Richard Saziya’s successful sawmilling businesses in Zimbabwe rely on Wood-Mizer sawmills to trade profitably, rebuild communities, restore roads, preserve forests and inspire better lives.
When Richard Saziya started his sawmilling business in 2001, he never imagined where this road would lead him.
His introduction to Wood-Mizer happened when his employer, Cembee Furniture, asked him to find sawmilling equipment that could saw timber for the factory that wasted less timber than circular swing-blade type sawmills.
He found a used Wood-Mizer sawmill in Zimbabwe’s Eastern Highlands which proved to be reliable and produced accurately sawn timber for the factory with minimal wastage.
Richard’s success with the Cembee sawmill was enough motivation to start dreaming about starting his own business.
PanPri and Tsanga Timbers
Richard bought a used Wood-Mizer LT40 portable petrol sawmill that could move around to where the trees were being harvested. This gave his start-up operation a competitive advantage and he was able to found PanPri Timbers in 2001.
He subsequently added three more Wood-Mizer LT15 petrol sawmills which enabled him to produce more sawn timber and grow the business. A contract with Zimbabwe’s Forest Commission also allowed PanPri to cut trees that were not native to the protected areas.
With the growth in timber sales, a new timber depot in Harare and more timber supply contracts in Bulawayo, Gweru and Maronberg, Richard Sayiza was keen to grow his business even further.
Utilising the good quality B-grade timber left over from the A-grade logs at PanPri was the answer for more growth. So in 2010 he started Tsanga Timbers in Nyanga to utilise the B-grade offcuts and logs to produce pallets, skirting, ceiling boards and doors for the local building and construction market.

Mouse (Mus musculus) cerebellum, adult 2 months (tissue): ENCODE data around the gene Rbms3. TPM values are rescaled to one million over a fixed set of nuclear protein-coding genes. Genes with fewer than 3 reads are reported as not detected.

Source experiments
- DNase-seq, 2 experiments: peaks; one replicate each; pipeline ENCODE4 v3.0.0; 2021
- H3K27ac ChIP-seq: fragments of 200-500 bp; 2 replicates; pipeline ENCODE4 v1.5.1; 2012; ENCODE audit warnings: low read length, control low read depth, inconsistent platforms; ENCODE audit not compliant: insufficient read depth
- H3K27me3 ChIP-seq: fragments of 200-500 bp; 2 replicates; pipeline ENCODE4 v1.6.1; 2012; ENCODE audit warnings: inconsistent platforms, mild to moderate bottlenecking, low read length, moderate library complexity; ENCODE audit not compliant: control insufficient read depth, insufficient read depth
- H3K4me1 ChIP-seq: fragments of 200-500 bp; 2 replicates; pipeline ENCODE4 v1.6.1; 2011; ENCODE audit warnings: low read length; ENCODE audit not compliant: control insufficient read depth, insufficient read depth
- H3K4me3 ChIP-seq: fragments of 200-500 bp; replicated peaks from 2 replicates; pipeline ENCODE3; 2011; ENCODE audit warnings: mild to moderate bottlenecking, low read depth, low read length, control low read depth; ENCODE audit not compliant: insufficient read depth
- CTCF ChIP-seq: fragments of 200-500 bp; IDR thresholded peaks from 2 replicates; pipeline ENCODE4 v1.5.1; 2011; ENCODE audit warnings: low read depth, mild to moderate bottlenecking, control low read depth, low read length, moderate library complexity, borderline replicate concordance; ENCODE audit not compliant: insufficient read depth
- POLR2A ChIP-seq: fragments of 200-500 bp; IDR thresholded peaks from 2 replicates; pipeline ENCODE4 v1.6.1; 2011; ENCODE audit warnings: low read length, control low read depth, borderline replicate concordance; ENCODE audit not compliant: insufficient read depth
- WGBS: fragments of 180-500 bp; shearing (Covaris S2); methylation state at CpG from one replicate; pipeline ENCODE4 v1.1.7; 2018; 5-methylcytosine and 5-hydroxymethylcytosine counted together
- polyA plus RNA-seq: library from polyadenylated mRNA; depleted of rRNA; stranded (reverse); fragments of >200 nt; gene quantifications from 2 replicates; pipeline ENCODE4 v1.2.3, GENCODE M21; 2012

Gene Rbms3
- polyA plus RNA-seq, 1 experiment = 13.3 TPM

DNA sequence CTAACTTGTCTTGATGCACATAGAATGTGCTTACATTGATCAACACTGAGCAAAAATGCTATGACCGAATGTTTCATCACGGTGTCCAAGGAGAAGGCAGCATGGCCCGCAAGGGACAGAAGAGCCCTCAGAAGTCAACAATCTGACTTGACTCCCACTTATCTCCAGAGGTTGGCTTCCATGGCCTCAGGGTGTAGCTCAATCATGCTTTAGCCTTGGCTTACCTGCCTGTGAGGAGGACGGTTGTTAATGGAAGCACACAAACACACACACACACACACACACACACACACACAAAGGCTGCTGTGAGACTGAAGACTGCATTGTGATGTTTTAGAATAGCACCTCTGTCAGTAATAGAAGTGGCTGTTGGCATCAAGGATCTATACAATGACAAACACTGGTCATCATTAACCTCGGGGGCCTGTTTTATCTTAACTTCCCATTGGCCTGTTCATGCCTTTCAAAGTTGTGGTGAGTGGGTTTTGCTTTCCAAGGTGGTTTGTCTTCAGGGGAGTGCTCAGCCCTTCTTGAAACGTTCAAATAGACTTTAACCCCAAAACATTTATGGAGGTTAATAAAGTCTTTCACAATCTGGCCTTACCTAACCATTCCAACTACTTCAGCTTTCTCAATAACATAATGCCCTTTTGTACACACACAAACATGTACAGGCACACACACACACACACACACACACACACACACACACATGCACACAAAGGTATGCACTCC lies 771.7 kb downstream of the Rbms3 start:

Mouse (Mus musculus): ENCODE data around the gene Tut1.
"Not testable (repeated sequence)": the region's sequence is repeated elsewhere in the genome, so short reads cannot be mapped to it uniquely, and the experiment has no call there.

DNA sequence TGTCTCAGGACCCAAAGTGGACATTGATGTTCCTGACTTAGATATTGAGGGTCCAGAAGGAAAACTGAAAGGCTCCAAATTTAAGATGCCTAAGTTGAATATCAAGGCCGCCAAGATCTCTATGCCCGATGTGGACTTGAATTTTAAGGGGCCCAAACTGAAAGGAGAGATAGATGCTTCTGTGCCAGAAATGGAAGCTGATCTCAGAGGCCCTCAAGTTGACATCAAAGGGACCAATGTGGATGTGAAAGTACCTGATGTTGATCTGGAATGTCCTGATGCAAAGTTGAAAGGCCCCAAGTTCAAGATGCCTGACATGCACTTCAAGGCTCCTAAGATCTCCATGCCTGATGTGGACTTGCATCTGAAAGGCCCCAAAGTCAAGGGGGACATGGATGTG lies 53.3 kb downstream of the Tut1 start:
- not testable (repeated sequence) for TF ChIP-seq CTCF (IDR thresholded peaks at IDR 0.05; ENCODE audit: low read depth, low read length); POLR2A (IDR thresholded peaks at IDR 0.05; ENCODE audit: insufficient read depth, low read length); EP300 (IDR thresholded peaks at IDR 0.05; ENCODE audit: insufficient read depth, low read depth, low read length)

Tsanga Timbers recently opened a new depot in Harare to provide a better service to their growing customer base. The company has also built up a network of qualified carpenters in Mutare, Masvingo, Bulawayo and Harare to assist customers to fit their timber products.
Growing trees and using timber wisely
Richard gives his business partner and co-director of Tsanga Timber, John Saunders, much of the credit for his success.
“John really opened my eyes to the potential money that value-added timber has,” Richard says. “Logs only provide a small part of the value. Only once you cut the timber and produce products from it, do you unlock the real value of timber,” he continues.
To improve the sustainability of their business, Richard and John have started engaging with timber growers.
“Our own timber costs us less, it bypasses the difficulties of Zimbabwe’s land battles and ensures a stable timber supply,” Richard says.
The PanPri and Tsanga Timber teams supply landowners with seedlings that are grown on private properties. Once the trees are mature, the company gets first option to buy the logs.
Sawmilling with Wood-Mizer
When Richard first started his business, he had one team of three people that moved around to find trees to cut. With the addition of the right equipment, innovation and a lot of hard work, PanPri and Tsanga Timbers now employ a total of around 80 people.
Richard believes that there is one key factor that unlocked so many business opportunities for him, and that is having the capability to saw logs into planks in-field where they are harvested.
“Don’t try and transport logs but rather work in-field and cut blocks that are easier and cheaper to transport,” Richard says.
“I also use petrol Wood-Mizer sawmills because they can move to where the trees are. The thin kerf blades that Wood-Mizer sawmills use also waste less, which all save costs and give more profits,” Richards continues.
Richard’s business has flourished despite many challenges; Zimbabwe’s land battles, the difficulty of accessing reasonably priced timber grown by large companies, the influx of Chinese sawmillers and the lack of foreign currency are just some of them.
His success has allowed him to build schools, start farming enterprises, build roads, uplift communities, reforest land and ensure education abroad for his children.
“We face many challenges and my wish is that we as Zimbabweans will build a future that everyone can be proud of,” he says.
“We’re also very proud of our relationship with the Zimbabwean National Parks with a recent purchase of more chainsaws allowing us to clear out invasive species to make way for timber that will be planted,” Richard concludes.
*First published in SA Forestry magazine, September 2018